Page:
Project description:Growth and patterning of the face relies on several small buds of tissue, the facial prominences, which surround the primitive mouth. Beginning around E10 of mouse development the prominences undergo rapid growth and morphogenesis. By E11.5 the medial nasal prominences are in close apposition in the midline, as are the maxillary and medial nasal prominences on either side of the developing face. Subsequently, by E12.5 the nasal and maxillary prominences fuse to form a continuous shelf at the front of the face - the primary palate. Individual prominences are associated with specific developmental processes, and this is reflected by patterns of differential gene expression that give the prominences their unique identities. Thus, only the mandibular and maxillary prominences give rise to dentition while the frontonasal prominence has a unique role in olfaction, and the mandibular prominence in taste. We used microarrays to detail the differential gene expression program in each of the mandibular, maxillary, and frontonasal prominences during the key developmental timepoints of E10.0 through E12.5. Experiment Overall Design: Analysis of gene expression during growth and fusion of the facial prominences in the C57BL/6J mouse strain between embryonic (E) day 10.0 and 12.5. At the earliest timepoint, E10, only the mandibular prominence is a distinct entity that can be readily identified and dissected. The frontonasal prominence and the maxillary prominence are very small and not discrete from other components of the head such as the forebrain until E10.5. Analysis of these tissues at earlier timepoints would require laser capture and preamplification steps - techniques that were not used for the later timepoints. Thus samples were isolated from the mandibular prominence at E10.0 and from the mandibular, maxillary and frontonasal prominences of mouse embryos from E10.5 to E12.5, at 0.5 day intervals. In order to obtain sufficient sample for hybridization, each sample represents a pool of between 3 and 48 embryos depending on the timepoint. Specifically, the number of embryos were 40-48 for E10.0 (mandibular prominence only), 24-8 for E10.5, 8-9 for E11.0 and E11.5 and 3-4 for E12.0 and E12.5. Seven replicate samples were taken for each of the later five timepoints in each of the three prominences, with an additional seven samples for the mandibular E10.0 timepoint, for a total of 112 samples.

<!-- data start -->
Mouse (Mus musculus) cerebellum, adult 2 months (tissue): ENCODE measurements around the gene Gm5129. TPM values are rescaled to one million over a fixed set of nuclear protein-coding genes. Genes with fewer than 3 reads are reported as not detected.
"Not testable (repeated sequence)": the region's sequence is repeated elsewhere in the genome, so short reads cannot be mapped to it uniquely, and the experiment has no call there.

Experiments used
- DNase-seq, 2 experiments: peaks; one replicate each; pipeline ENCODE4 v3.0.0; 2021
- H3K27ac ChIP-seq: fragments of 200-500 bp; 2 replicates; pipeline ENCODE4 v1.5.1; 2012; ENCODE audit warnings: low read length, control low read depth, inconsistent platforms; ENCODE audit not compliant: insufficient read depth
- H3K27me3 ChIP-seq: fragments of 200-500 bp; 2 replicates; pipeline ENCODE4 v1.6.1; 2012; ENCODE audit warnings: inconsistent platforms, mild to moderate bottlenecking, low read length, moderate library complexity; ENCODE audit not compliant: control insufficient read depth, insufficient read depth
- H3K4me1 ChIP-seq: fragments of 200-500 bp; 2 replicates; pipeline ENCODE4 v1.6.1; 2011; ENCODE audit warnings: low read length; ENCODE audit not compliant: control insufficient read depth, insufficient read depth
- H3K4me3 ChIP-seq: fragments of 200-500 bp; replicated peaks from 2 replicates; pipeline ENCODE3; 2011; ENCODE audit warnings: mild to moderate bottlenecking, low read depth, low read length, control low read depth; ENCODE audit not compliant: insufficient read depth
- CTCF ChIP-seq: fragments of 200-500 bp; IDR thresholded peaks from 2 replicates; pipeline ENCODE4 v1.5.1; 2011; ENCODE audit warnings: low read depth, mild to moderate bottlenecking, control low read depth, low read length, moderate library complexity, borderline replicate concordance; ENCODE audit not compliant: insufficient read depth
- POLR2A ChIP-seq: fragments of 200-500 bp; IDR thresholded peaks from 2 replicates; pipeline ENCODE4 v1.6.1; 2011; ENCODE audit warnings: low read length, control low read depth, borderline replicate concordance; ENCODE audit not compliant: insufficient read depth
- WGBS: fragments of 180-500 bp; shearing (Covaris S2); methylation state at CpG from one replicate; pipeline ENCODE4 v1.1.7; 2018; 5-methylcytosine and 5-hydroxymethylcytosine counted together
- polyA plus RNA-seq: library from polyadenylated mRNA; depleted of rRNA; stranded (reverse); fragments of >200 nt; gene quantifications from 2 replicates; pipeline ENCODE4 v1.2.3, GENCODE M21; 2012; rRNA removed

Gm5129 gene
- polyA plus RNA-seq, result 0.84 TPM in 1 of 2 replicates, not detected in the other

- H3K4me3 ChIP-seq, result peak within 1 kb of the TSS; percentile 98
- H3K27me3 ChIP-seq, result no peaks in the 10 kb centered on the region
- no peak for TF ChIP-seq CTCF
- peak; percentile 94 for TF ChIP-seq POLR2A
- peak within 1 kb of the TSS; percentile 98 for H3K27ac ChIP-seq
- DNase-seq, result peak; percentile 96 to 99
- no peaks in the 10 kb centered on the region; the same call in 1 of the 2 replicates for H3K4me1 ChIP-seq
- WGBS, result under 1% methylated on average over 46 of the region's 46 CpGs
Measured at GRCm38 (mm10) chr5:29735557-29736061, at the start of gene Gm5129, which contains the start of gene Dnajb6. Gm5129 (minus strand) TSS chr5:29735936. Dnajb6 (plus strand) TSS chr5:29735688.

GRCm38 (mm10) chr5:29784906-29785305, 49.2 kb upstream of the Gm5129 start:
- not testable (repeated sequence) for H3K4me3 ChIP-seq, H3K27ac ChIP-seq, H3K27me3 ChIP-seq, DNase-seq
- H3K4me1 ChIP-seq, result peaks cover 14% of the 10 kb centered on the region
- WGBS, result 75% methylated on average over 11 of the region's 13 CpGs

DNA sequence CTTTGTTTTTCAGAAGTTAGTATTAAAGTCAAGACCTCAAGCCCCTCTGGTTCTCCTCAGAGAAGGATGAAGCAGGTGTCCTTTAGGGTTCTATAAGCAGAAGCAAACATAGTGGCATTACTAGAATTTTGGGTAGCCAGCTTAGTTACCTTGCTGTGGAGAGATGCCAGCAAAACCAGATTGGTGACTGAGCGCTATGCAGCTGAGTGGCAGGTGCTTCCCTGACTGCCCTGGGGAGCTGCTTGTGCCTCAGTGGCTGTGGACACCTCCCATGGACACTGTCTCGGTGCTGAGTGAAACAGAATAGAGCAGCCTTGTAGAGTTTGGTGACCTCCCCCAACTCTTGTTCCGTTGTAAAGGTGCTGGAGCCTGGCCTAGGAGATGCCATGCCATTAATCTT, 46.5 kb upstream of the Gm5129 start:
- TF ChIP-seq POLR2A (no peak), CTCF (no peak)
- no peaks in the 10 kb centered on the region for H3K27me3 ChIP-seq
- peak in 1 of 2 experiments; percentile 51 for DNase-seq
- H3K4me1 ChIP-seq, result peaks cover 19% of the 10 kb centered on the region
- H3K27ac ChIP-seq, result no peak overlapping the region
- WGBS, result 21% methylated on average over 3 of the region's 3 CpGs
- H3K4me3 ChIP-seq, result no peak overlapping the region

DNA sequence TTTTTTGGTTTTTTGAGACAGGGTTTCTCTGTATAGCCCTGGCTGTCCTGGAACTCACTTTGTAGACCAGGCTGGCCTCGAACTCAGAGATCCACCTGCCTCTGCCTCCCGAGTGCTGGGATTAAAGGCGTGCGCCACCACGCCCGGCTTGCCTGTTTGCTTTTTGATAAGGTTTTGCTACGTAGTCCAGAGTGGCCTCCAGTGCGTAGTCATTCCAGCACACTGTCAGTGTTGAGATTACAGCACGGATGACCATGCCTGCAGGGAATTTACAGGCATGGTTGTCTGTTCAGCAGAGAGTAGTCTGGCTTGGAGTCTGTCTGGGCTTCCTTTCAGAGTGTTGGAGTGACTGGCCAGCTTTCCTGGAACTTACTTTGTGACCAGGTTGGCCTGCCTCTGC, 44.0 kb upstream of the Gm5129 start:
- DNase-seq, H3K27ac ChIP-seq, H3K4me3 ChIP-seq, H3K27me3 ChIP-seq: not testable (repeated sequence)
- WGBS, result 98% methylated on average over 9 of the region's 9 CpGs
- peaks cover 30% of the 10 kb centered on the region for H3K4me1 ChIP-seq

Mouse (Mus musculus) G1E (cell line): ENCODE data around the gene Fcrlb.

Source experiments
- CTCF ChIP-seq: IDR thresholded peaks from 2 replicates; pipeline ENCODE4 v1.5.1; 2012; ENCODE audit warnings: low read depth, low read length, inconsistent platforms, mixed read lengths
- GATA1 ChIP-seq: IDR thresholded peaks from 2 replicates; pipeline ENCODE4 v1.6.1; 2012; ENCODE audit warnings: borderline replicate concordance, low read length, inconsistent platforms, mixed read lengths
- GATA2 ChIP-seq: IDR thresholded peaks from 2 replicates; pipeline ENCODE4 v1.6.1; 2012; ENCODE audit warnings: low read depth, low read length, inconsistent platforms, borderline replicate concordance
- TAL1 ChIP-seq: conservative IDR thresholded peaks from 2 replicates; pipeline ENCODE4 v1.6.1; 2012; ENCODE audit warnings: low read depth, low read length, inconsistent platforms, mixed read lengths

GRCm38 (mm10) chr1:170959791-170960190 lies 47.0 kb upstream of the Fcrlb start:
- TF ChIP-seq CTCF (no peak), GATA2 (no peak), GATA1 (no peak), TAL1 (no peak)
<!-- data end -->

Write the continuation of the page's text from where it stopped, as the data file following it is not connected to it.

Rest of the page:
Project description:We performed chromatin immunoprecipitation (ChIP) followed by high-throughput sequencing (seq) from mouse E11.5 maxillary arches using anti-LHX6 antibody to identify LHX target cis-regulatory elements. Overall design: Genome binding/occupancy profiling by high throughput sequencing using only wild-type E11.5 maxillary arch tissue.